In 2012, Gmail overtook Hotmail to become the most popular email provider in the world. Since claiming the crown, it’s showing no signs of slowing down. Today, the service boasts more than one billion users.
60 percent of mid-sized US companies and 92 percent of start-ups rely on it.
The other go-to free email provider is Yahoo Mail. Sure, its user numbers pale into insignificance compared with Gmail (it had around 250 million at the start of 2017), but it’s still one of the most recognizable global email brands.
But what other alternatives are out there? If you don’t want a Gmail or Yahoo account, what choices do you have?
Let’s take a look at six of the most popular free email providers outside the “big two.”
Outlook terminology is confusing. Microsoft has done a poor job of differentiating between its free email accounts, its free modern Windows app, and its Office 365 app. Luckily, if you just want a free email account, you don’t need to get bogged down in the details; just head to outlook.com and sign up for an @outlook.com email address.
The service has surpassed Yahoo to become the second most popular free email provider in the world. In mid-2016, Microsoft reported it had more than 450 million active users.
Using an Outlook account comes with significant benefits. Because it’s operated by Microsoft, it’s heavily integrated into the Windows 10 operating system. It also works seamlessly with the Outlook Office 365 app.
If you decide to use either the web client or the desktop client, you’re in good company. 16 percent of all email sent is opened on one of the two apps.
2. GMX Mail
GMX Mail is a subsidiary of United Internet, one of Germany’s largest internet service providers. The free mail service has been gaining in popularity over the last few years, but it’s been around since 1997.
Feature-wise, you can expect 1 GB of file storage, a 50 MB attachment limit, and support for both IMAP and POP. Most interestingly, it offers unlimited email storage; you’ll never run out of space again. Unfortunately, it lacks an RSS reader and conversation view.
3. Zoho Mail
Zoho Mail is one of the newest providers on the list. It’s only been in existence since October 2008.
In its short life, the service has quickly developed into one of the best free email providers outside the Gmail, Yahoo, and Outlook troika. Driven by an ad-free web client (even for free users), it’s grown to more than 10 million active users in just nine years.
The app offers everything you’d expect from a free email provider, including multi-level folders, conversation views, drag-and-drop inbox organizing, and filters. One omission is an integrated video chat tool.
Zoho Mail is part of a larger office productivity suite. The service is tightly integrated with Zoho Docs – a Google Docs competitor that lets you create, edit, and collaborate on text, presentation, and spreadsheet documents.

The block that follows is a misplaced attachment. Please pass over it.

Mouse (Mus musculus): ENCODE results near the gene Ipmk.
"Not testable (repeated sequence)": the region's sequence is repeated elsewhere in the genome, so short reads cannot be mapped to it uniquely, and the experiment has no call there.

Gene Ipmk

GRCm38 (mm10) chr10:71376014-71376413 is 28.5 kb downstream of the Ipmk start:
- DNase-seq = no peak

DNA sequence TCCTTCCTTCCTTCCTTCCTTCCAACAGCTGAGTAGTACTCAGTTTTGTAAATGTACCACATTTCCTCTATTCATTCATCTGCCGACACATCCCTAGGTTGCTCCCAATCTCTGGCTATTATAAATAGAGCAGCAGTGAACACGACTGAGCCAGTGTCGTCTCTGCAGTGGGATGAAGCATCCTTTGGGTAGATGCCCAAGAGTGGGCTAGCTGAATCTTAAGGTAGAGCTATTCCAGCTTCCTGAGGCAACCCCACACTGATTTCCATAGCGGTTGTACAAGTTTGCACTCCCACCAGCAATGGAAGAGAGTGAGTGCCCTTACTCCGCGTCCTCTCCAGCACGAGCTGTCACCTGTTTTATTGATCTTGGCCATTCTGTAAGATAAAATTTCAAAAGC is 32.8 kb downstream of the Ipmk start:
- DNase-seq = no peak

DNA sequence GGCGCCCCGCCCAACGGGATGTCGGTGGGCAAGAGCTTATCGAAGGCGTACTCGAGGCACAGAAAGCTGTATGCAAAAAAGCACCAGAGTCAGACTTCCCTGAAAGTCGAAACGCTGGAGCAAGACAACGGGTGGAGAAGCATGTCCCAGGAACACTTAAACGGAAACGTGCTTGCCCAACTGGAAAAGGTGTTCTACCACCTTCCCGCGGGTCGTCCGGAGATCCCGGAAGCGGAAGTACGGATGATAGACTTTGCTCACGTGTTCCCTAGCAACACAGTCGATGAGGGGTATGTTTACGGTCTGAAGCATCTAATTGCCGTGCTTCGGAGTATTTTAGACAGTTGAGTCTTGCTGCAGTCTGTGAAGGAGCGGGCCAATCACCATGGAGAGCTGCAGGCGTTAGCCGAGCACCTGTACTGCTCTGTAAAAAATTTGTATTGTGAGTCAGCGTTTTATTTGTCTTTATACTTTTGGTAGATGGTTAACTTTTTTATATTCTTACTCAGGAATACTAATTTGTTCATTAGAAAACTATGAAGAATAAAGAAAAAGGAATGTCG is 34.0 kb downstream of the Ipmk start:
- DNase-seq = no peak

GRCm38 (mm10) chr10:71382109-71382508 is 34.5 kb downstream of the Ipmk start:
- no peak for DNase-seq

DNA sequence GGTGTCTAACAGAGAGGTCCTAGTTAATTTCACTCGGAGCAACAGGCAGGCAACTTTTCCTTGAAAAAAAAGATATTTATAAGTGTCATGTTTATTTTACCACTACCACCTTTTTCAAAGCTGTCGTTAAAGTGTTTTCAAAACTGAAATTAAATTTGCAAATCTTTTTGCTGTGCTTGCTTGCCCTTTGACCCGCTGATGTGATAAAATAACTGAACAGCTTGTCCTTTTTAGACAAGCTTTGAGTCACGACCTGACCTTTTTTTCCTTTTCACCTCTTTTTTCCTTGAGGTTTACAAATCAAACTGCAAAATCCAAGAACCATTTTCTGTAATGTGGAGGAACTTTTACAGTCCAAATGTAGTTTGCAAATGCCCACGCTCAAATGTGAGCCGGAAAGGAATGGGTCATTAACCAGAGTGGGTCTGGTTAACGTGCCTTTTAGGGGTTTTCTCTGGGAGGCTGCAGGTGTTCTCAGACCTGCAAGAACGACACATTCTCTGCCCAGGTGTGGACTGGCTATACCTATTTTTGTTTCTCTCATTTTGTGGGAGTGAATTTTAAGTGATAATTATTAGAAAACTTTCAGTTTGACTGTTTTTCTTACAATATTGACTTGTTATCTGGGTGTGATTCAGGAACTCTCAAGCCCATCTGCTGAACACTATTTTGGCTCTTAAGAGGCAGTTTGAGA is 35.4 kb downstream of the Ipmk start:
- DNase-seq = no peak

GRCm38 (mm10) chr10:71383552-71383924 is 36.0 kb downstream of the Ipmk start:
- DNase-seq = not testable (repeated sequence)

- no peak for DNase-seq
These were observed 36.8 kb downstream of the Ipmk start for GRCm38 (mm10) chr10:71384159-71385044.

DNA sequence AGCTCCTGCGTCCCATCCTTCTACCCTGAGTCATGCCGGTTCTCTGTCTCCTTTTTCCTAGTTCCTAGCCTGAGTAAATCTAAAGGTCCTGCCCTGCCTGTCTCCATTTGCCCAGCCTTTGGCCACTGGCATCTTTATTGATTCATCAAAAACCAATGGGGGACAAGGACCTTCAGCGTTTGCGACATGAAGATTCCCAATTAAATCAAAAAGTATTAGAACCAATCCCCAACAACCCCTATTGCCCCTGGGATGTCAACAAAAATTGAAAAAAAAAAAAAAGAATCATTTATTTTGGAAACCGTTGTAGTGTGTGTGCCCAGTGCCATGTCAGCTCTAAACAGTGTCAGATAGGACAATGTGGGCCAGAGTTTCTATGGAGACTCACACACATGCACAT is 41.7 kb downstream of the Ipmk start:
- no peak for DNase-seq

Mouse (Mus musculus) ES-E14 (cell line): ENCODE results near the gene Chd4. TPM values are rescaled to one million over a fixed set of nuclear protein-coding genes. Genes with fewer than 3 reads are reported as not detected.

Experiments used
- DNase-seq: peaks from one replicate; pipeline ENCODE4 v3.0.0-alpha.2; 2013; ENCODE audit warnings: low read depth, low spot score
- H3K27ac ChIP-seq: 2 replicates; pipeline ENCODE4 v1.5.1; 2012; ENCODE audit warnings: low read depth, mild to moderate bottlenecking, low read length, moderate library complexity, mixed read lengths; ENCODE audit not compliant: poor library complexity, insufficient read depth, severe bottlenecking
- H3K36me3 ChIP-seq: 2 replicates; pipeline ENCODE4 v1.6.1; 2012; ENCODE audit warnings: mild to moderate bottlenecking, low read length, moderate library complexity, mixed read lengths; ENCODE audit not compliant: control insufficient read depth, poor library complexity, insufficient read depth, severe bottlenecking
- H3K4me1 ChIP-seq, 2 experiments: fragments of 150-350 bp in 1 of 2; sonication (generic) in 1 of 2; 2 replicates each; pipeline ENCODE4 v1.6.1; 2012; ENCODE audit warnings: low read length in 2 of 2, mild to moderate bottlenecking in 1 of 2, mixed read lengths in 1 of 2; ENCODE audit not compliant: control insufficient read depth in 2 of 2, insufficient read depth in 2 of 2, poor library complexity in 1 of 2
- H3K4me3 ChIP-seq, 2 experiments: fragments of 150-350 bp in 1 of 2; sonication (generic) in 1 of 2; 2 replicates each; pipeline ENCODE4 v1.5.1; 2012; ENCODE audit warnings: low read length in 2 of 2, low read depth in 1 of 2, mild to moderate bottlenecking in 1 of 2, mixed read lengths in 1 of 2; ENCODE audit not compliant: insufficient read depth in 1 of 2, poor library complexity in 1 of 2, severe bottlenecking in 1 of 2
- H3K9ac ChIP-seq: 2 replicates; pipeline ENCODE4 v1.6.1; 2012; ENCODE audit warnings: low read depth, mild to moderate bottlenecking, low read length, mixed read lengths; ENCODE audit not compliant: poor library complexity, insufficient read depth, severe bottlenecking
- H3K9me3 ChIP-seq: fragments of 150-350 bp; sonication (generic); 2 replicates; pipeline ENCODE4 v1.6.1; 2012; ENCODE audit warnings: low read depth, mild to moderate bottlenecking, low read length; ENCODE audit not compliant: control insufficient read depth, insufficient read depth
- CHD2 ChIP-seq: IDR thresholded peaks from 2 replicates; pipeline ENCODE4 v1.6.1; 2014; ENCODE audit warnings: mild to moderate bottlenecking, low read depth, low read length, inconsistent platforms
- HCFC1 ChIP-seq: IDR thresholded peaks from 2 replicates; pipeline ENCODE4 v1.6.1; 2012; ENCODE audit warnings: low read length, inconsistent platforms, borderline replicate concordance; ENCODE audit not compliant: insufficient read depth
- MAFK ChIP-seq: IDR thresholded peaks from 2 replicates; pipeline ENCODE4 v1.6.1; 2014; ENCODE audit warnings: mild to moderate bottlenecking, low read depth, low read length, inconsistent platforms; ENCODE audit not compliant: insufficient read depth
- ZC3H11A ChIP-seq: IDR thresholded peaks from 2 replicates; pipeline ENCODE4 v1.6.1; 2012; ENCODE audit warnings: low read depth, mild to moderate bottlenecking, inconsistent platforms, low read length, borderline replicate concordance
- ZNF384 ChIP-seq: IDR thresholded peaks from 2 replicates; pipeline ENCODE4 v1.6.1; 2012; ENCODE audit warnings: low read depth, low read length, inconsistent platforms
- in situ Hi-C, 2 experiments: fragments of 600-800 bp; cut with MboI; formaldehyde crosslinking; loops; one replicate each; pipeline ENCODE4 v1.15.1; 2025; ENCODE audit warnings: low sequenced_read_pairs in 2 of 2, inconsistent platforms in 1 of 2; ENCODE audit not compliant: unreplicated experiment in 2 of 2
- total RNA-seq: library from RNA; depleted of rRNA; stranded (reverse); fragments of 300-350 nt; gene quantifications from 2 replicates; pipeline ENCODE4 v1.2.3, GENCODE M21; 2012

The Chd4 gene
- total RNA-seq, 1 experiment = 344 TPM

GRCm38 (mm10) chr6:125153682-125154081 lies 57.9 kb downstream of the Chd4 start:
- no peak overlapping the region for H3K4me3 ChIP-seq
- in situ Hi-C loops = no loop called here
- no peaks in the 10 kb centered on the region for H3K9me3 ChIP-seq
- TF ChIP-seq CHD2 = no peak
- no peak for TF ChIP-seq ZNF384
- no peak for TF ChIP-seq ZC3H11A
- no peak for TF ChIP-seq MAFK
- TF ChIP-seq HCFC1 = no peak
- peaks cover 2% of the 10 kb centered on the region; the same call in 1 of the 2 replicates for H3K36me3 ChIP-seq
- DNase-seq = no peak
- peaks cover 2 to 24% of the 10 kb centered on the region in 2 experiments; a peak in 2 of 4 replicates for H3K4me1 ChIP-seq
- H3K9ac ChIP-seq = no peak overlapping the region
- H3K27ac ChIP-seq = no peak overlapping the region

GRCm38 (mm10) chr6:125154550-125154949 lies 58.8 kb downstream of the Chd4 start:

iCloud represents Apple’s venture into free email. Most Mac, iPad, and iPhone users have an account. iCloud itself is a holistic cloud service. It underpins other Apple services such as Find My iPhone, Photo Stream, Keychain, and iCloud Drive. Mail is just one facet of the app.
The app boasts 720 million users, but it’s not clear how many of them are using an @iCloud.com email address.
Like Outlook.com and Microsoft, iCloud integrates seamlessly with the default Apple mail client on both Mac and iOS. On mobile, you can add any number of email providers to the app. On the web client, you can only access your @icloud.com address.
All iCloud users get 5 GB of storage for free. In addition to documents, photos, and other data, any emails you receive count against the limit. As such, you might need to pay for more storage if iCloud is your provider of choice.
5. AOL Mail
AOL Mail is the granddad of free email services. It went live in March 1993, making it three years older than Hotmail, four years older than Yahoo Mail, and almost ten years older than Gmail.
Because of its age, it has a huge user base. Nevertheless, the numbers have been decreasing in recent years. In 2006, it had 50 million active monthly users, and as recently as 2010 it was the third-largest email provider in the world.
Today, the number of active users is down to 25 million. However, experts expect numbers to start increasing again soon thanks to Verizon’s March 2017 decision to close its own in-house email service and move all its users to AOL instead.
Just because AOL Mail is a recognizable brand name with millions of users, you shouldn’t necessarily rush to sign up. In recent years, several pieces of research have hinted at “email bias”. Potential employers are less likely to hire you if you have an AOL or Hotmail address; it suggests you’re stuck in 1996.
I’m going to leave you with something a bit different. Rather than listing another popular mainstream email provider, you should give Elude a chance. Elude is rapidly becoming the most popular email provider on the darknet.
Despite only launching in mid-2017, it’s been hoovering up privacy-conscious users who are desperate to find another secure, anonymous, and simple email provider after the collapse of SIGAINT.
At its peak, SIGAINT had 400,000 users. It’s safe to assume Elude will ultimately have similar numbers.
Because it has a .onion URL, you can only access Elude through the TOR browser.
Which Email Provider Do You Prefer?
In this article, I’ve introduced you to six of the most popular email providers other than Gmail and Yahoo. Each has different benefits, but they all have the common theme of being highly popular among certain subsets of users.
Now it’s your turn to add to the conversation. Which email provider do you use? Did they make this list? If not, tell us why it deserves to be mentioned.
As always, you can leave all your comments and suggestions in the comments below.
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